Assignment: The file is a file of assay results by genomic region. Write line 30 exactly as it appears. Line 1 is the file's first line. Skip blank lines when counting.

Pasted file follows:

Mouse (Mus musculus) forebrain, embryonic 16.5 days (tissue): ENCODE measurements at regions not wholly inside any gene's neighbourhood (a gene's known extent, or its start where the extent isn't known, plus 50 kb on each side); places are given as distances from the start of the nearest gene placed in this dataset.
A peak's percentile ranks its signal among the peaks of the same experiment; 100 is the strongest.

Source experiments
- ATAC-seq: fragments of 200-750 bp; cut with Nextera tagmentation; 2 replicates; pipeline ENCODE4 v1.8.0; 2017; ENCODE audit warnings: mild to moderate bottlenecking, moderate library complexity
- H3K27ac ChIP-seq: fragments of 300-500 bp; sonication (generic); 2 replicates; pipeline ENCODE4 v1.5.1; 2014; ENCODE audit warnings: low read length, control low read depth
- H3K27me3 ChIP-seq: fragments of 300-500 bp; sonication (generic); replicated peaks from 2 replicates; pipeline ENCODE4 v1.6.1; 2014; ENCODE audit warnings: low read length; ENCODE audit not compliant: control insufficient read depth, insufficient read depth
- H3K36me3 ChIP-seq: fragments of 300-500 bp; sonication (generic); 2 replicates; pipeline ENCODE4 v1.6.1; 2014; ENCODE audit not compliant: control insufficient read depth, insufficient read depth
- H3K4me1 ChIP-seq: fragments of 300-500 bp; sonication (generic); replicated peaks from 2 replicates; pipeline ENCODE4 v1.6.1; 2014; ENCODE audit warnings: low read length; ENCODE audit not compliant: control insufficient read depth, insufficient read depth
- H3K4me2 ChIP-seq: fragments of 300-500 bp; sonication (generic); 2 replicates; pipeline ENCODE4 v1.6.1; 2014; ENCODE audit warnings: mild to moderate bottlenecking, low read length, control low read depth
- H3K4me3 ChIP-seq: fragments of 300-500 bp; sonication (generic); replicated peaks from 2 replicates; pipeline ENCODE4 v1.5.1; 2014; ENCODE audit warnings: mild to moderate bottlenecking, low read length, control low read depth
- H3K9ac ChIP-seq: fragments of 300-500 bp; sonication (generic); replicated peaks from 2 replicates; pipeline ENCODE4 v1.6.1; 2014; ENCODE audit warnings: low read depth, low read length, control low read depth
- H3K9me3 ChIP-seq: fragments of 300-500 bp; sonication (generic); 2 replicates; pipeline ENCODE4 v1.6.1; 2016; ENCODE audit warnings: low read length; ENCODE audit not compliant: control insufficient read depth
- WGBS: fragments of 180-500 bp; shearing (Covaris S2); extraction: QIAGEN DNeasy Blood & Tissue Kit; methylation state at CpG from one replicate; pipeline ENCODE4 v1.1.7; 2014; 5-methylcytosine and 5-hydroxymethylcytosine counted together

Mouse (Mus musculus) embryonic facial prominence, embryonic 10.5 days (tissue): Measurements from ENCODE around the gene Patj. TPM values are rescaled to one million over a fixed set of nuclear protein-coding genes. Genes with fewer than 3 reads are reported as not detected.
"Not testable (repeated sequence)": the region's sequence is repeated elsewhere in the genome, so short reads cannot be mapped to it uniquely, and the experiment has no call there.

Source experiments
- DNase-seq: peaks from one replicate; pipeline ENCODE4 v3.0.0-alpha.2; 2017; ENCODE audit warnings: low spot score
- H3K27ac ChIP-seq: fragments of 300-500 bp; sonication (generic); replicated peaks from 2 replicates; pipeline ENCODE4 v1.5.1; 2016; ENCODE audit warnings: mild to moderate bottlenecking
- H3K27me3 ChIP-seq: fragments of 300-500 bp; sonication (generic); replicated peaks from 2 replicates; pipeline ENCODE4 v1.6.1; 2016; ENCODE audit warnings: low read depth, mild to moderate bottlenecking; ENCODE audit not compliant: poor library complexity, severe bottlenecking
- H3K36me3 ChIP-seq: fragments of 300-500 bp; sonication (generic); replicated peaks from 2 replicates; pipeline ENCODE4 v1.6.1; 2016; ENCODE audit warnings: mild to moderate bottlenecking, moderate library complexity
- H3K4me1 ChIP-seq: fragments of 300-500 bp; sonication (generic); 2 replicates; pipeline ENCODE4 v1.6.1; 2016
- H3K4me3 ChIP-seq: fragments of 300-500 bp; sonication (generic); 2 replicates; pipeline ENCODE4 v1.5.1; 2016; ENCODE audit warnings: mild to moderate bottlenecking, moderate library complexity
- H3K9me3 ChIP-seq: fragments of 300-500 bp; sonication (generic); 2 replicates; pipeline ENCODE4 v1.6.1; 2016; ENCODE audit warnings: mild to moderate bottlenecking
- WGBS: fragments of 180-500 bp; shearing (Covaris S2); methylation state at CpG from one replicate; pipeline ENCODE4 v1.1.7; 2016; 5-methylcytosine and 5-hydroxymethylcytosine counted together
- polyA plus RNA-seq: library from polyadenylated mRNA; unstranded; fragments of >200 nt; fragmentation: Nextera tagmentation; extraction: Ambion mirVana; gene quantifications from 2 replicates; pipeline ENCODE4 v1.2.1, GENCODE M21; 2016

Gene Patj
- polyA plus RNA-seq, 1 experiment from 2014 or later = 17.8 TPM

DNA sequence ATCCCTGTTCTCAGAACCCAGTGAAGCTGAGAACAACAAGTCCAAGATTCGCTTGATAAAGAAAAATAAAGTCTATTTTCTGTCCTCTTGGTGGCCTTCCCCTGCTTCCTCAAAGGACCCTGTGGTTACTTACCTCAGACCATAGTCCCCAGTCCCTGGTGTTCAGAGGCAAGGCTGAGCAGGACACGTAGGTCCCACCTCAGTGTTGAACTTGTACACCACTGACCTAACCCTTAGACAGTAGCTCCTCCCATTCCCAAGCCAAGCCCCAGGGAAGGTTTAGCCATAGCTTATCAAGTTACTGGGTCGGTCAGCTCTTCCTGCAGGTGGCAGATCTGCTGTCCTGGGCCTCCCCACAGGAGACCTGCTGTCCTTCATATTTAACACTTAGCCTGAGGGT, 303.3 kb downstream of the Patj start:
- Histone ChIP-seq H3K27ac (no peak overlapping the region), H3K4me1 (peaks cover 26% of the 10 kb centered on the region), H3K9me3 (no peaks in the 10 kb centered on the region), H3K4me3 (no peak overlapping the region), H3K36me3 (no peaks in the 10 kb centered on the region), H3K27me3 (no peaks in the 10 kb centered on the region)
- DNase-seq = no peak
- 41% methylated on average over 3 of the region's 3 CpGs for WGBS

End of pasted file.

- DNase-seq = no peak